closely consulted on measures to confront it. With public trust in government, the police and other central
       authorities generally too low for a direct approach to be productive, indirect techniques should be evolved
       and tested.

International Cooperation

      No national jurisdiction, however powerful the state, could cope with the problem on its own. Given this
       significant mutual interdependence, it was deeply disappointing to see how fragmented the defence was
       against organised crime;

      Urgent work should be done to intensify and deepen research on the impact, channels, varieties and
       methodologies of international organised crime, with greater coordination between law-enforcement
       agencies and academic and other institutions capable of conducting research;

      International judicial cooperation, including in extradition, should be taken forward more deliberately,
       with a greater willingness on the part of governments to reduce national restrictions on the transfer of
       information or people.


      Research was urgently needed on the big picture and on underlying causes, going beyond the narrow
       focus of a rules-based approach, by both academic institutions and practitioners, as was cooperation
       between these different areas of expertise in analysing the data available on trends and patterns;

      Prisons ought to be a further area for investigative activity, since relationships formed and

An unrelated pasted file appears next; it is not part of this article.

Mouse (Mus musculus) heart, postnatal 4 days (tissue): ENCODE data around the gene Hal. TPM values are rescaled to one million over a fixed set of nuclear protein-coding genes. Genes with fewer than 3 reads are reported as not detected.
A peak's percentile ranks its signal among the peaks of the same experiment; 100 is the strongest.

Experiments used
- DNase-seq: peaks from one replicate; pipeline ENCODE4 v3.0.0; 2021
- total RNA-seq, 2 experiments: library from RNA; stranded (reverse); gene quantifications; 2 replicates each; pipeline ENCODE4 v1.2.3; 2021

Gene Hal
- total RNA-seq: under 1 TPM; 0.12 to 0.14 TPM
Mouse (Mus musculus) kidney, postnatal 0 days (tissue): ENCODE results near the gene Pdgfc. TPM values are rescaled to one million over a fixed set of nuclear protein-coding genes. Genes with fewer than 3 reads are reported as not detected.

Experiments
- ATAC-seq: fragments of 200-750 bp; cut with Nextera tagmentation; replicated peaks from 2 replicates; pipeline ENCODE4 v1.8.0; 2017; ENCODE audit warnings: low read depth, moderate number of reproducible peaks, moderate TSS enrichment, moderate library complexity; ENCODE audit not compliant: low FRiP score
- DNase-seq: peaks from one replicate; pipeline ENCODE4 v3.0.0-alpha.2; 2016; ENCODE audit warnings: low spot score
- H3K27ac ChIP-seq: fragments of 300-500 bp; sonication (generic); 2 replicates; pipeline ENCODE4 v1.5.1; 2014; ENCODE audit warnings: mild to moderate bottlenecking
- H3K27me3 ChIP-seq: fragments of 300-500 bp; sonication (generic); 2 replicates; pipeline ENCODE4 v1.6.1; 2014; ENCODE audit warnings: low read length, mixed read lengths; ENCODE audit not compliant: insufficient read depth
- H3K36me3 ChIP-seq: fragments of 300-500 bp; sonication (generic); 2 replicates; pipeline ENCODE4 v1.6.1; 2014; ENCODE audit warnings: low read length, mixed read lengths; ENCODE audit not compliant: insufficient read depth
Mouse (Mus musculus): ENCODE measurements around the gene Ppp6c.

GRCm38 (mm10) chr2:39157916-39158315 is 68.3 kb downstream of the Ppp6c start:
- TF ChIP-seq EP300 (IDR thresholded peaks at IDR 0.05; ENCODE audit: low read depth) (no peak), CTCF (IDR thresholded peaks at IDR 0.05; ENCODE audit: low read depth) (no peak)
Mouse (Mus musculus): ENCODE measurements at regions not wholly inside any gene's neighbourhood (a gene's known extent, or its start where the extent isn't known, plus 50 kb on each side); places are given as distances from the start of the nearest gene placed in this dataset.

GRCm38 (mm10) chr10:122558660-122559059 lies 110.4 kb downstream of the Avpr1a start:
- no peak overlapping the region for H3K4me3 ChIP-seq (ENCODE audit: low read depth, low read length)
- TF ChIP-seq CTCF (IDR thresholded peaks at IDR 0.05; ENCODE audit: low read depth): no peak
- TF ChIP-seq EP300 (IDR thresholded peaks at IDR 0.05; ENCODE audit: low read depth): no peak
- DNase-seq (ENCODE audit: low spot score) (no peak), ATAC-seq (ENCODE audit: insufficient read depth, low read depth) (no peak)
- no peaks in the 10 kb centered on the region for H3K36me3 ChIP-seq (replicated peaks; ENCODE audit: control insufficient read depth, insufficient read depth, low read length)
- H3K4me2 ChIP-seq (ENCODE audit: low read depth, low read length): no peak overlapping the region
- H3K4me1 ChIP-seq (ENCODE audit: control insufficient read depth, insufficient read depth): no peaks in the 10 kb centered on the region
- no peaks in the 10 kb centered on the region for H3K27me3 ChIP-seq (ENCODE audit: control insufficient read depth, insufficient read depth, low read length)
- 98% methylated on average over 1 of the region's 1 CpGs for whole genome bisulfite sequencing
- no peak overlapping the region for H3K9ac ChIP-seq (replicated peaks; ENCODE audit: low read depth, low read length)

communications systems developed within prison populations were often the source for new ideas and
       networks in criminal activity and, for some, prison was a safe place from which to run their criminal

      In the financial field, research on channels of fraud, including via the internet, ought to be commissioned
       and followed up – academics and also the business community could be usefully involved;

      Research could also be done not just on the nature of criminal groups, but also on linkages in market
       activity which provided opportunities for fraud or other attacks (some research had been done on this in

   Practical Action

      The funding for new techniques, particularly for greater research, should be stepped up (but we noted that,
       for instance within the EU, several sources of funding were available which had not been fully taken up);

      Particular attention should be paid to discovering the points of vulnerability of criminal groups, especially
       in the financial field. Squeezing the opportunity to make, hide and later use liquid profits should be a
       priority area;

      In addition, much more work needed to be done to pursue the ―facilitators‖ of organised crime, who –
       wittingly or unwittingly – opened up avenues for illegal activity. This might particularly address bankers,
       accountants, lawyers and similar professions. Those found to be involved in a criminal way should be
       prosecuted in high-profile cases;

       Systems should be developed, drawing on enhanced international cooperation, to improve the surveillance
        of the use of international development funds by unscrupulous/corrupt government officials motivated by